“You may have heard that an engineer is a person who knows a great deal about very little, and who goes along learning more and more about less and less until finally he knows practically everything about nothing. A salesman, on the other hand, is a person who knows very little about many things and keeps learning less and less about more an more, until he knows practically nothing about everything. Of course, a station manager starts out knowing everything about everything, but ends up knowing nothing about anything, because of his association with engineers and salemen.”
– James H. Quello, 11 October 1974
The Quello Center is off and running in creating a digital archive of James H. Quello’s papers. Our archive team includes myself, having never created such an archive, plus Anne Marie Salter at the Center, Valeta Winsloff from Media and Information who supports our design work and blogging, Scout Calvert with the MSU Library, who is orchestrating this project, and Lauren E. Lincoln-Chavez, who has hands on experience in developing archives and special collections, and is based in Detroit.
The collection contains over 1,000 papers, including speeches, statements, letters, and remarks by James Quello during his long tenure as an FCC Commissioner. To this we will be adding our collection of photographs, and videos, as well as photos of his many awards and honors. This promises to be another of the many fun and rewarding projects of the Center.
The archive will be part of our WordPress blog and publicly accessible to anyone who might want a view of over two decades at the FCC through the words of one of its longest serving and most colorful commissioners. I read one of his papers from 1974 saying the he is willing to forgive journalists for getting things wrong at times (before there was a term ‘fake news’) in order to protect freedom of the press, and I imagine he would say the same thing about the users of social media today.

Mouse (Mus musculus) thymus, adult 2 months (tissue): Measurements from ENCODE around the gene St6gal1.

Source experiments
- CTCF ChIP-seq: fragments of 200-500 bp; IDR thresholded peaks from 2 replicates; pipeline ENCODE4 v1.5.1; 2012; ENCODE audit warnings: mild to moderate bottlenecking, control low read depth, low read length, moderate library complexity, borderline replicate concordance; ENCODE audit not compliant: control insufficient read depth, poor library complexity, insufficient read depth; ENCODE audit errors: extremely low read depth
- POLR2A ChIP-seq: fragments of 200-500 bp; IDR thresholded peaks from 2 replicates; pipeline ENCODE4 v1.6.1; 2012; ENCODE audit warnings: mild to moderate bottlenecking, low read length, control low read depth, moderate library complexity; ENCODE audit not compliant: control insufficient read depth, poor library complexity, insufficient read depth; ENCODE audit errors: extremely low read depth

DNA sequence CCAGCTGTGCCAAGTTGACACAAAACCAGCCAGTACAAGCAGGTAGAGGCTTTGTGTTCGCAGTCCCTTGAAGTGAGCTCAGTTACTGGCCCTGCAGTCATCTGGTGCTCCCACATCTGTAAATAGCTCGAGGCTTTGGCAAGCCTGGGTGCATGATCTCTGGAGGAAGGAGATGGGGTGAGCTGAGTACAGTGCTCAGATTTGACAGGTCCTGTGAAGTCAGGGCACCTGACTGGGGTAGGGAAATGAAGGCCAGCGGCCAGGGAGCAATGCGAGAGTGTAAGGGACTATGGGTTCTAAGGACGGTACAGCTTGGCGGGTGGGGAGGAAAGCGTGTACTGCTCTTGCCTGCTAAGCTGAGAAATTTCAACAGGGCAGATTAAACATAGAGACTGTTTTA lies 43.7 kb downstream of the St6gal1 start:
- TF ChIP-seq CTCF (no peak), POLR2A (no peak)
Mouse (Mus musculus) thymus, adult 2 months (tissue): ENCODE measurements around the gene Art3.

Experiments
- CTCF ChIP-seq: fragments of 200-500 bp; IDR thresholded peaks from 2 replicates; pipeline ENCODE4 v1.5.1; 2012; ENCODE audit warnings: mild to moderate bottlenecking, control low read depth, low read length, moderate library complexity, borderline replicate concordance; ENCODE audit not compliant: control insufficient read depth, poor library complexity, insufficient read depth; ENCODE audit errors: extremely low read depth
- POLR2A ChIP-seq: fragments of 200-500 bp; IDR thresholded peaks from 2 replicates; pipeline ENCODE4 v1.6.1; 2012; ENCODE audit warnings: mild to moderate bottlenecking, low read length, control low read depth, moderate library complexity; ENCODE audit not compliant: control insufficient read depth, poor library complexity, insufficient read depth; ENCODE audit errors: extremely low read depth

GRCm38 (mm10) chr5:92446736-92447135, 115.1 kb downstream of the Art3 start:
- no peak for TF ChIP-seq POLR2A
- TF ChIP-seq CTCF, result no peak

Generally, sifting through this collection is addictive as you follow the history of such issues as the fairness doctrine, cross-ownership rules, and more. I’ll keep you posted on our progress.
We have just begun work on a digital archive of James H. Quello’s speeches, articles, and statements dating from 21 January 1974, for his Senate Confirmation Hearing. My thanks to the MSU Library for helping the Quello Center with this project, and from today we will start searching for funding to support this archiving project.
The core material will be Commissioner Quello’s written speeches, articles and statements, but we will be adding biographical materials, photos, and video material. This should be a valuable source for anyone seriously interested in the history of regulation and policy in the communication sector in the USA.
Our thanks to the MSU Library and to Sarah Roberts with the MSU Archives & Historical Collections.
The Quello Center has a unique collection of speeches, statements, audio and video recordings, and other documents from James H. Quello’s decades in the Federal Communications Commission (FCC). We are developing a proposal to convert these documents and video recordings to an openly accessible digital collection, and invite colleagues and students who wish to gain experience in digital archiving to join us. We would welcome expressions of interest, tips on current technique, and recommendations of experts we should consult.